They took Grace with them regardless of her mother’s protests. They took her to their headquarters in Nairobi where they were distraught and impatient to know about the murderer. Perhaps for the first time in ages they had a criminal they did not know. It was always said that they knew all the criminals in the city, and if they did not yet catch them, it was because they were in cahoots. Grace told them everything she could recall, except that Adams Arcade had been a deserted wilderness on Sunday night. She still could not grasp the idea of a vanishing town and it hurt to contemplate. After nearly two hours of questioning, during which she kept repeating herself since her voice was too low, they told her to take them to the man’s house. She was surprised that they had not yet been there, although the location had been in her statement.

“I don’t want to return to his house,” she protested.

“It is a matter of national security and we are not asking if you’ll accept to go,” she was told by one of her interrogators whose name was Inspector Ogwal. He was overbearing and pompous.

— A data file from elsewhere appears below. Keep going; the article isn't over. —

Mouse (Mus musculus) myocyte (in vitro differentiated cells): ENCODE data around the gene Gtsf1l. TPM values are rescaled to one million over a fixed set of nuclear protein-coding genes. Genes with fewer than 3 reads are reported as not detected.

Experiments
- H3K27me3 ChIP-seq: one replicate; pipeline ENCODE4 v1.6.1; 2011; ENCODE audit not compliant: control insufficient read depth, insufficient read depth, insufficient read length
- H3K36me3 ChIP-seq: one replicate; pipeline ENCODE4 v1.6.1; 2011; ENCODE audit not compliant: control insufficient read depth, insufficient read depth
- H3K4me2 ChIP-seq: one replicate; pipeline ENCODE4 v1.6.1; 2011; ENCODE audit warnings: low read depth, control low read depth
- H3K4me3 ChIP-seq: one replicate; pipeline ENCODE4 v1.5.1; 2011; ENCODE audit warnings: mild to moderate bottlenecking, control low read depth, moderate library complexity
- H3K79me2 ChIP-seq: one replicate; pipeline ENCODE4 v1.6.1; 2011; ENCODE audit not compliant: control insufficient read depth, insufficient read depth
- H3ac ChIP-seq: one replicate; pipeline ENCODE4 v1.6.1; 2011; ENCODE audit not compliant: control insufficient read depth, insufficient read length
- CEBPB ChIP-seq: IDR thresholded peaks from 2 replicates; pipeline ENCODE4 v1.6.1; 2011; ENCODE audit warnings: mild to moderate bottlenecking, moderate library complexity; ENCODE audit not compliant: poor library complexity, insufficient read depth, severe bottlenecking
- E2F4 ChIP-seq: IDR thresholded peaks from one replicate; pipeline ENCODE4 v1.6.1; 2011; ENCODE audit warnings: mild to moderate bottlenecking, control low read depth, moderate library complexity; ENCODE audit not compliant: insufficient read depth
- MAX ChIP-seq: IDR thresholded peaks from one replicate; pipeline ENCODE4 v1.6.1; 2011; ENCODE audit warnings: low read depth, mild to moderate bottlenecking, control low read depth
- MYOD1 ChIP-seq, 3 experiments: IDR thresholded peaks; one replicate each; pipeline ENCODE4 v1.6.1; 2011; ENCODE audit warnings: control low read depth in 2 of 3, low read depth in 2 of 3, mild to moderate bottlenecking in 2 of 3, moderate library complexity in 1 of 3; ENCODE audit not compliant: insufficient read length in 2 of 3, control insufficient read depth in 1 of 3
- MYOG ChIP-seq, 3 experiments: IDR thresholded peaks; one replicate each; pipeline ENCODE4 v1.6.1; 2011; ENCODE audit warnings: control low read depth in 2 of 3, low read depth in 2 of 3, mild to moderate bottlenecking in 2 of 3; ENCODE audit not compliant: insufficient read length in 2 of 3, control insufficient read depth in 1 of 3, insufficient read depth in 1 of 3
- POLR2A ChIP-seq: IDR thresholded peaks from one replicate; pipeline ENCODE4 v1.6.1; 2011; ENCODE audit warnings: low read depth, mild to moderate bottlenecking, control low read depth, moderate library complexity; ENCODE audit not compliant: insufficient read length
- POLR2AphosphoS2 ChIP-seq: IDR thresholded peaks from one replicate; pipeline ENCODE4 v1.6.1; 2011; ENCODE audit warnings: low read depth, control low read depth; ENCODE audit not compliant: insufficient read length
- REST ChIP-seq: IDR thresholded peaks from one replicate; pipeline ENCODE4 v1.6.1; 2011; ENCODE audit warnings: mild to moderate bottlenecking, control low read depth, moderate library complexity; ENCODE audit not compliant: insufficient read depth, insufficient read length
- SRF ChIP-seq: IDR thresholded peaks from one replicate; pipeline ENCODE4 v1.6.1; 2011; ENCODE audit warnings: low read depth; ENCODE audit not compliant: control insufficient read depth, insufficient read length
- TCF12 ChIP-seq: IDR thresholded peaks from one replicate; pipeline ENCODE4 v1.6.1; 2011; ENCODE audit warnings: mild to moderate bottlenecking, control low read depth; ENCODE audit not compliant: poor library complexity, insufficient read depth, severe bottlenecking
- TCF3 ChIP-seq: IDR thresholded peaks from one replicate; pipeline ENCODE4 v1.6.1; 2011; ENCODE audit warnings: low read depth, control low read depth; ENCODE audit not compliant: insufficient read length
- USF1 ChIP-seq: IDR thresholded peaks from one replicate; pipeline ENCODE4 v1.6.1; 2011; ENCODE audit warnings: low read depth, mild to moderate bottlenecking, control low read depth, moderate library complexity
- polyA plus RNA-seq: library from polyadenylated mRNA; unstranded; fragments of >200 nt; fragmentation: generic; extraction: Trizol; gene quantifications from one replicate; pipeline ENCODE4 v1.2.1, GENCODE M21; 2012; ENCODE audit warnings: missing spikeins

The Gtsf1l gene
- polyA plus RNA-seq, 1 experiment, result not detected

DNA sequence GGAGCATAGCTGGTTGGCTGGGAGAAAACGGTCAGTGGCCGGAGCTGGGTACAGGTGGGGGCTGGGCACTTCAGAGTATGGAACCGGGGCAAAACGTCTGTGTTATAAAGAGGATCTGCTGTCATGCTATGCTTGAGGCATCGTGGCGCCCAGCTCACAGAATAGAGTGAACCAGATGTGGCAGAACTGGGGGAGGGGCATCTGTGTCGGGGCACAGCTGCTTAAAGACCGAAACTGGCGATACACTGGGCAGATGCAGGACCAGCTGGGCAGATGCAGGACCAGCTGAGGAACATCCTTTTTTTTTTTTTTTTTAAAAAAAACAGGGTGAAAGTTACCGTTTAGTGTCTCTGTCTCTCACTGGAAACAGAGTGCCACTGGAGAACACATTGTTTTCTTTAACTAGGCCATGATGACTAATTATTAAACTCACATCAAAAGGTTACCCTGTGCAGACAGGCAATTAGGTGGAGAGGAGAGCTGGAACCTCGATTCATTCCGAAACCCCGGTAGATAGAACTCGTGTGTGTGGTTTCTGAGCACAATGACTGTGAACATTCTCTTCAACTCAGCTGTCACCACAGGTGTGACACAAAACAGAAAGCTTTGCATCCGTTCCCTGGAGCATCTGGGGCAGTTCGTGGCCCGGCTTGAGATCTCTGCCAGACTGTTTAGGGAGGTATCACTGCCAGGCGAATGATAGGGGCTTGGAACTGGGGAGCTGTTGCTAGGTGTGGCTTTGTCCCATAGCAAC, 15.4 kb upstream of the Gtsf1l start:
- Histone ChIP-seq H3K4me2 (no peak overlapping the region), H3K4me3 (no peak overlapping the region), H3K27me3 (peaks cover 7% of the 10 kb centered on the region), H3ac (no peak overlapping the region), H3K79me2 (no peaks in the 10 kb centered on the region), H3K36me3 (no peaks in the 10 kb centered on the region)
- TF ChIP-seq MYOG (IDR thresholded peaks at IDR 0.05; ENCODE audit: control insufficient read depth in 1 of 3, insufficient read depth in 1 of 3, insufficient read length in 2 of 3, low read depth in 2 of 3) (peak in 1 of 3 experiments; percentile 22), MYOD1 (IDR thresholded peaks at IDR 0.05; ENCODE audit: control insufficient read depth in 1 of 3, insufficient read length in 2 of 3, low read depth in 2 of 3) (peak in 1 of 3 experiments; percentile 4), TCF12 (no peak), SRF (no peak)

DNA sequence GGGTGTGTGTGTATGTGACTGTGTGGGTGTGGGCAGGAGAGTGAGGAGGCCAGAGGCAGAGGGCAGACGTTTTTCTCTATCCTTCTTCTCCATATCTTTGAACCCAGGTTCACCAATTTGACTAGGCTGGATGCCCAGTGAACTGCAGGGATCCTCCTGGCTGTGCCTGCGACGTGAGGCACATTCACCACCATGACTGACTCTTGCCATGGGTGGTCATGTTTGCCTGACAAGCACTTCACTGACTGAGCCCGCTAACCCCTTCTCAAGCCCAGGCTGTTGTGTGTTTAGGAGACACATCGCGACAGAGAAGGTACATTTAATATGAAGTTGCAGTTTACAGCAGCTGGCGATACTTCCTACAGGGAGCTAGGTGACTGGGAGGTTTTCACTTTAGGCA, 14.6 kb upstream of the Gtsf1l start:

“I have given you the location,” she said. “Why don’t you just go?”

“Amka twende!” she was ordered. Get up we go!

“You can’t arrest him or kill him even if you find him,” she said, still seated. She was alluding to what had transpired at the Central Police Station.

“Wewe! Chunga huo mdomo!” the inspector cautioned. You! Watch that mouth!

She wanted to ask him why he thought the man was stupid enough to wait around for them in his house, but gave up when he grabbed her and threw her out of the office.

They left for Adams Arcade in numerous police vehicles. She really did not want to go. She knew what she would find.

                                                                                                                                                                                XI.

Adams Arcade looked all right. Just as it had been when Grace passed it on Sunday morning on her way to the wedding. The Green Mall was there, as vast as ever, so were the Total Petrol Station, the Tuskys Supermarket, Shell, and the old mall with its arched roof. Grace recalled one time taking cappuccino at the Java Coffeehouse down there with her friends. One of those friends had been Victoria who had been battered to death with Susan-Moses’ head. The other had been Denis, dead too, her lover. She wondered where they had taken the body and gasped aloud at the memory.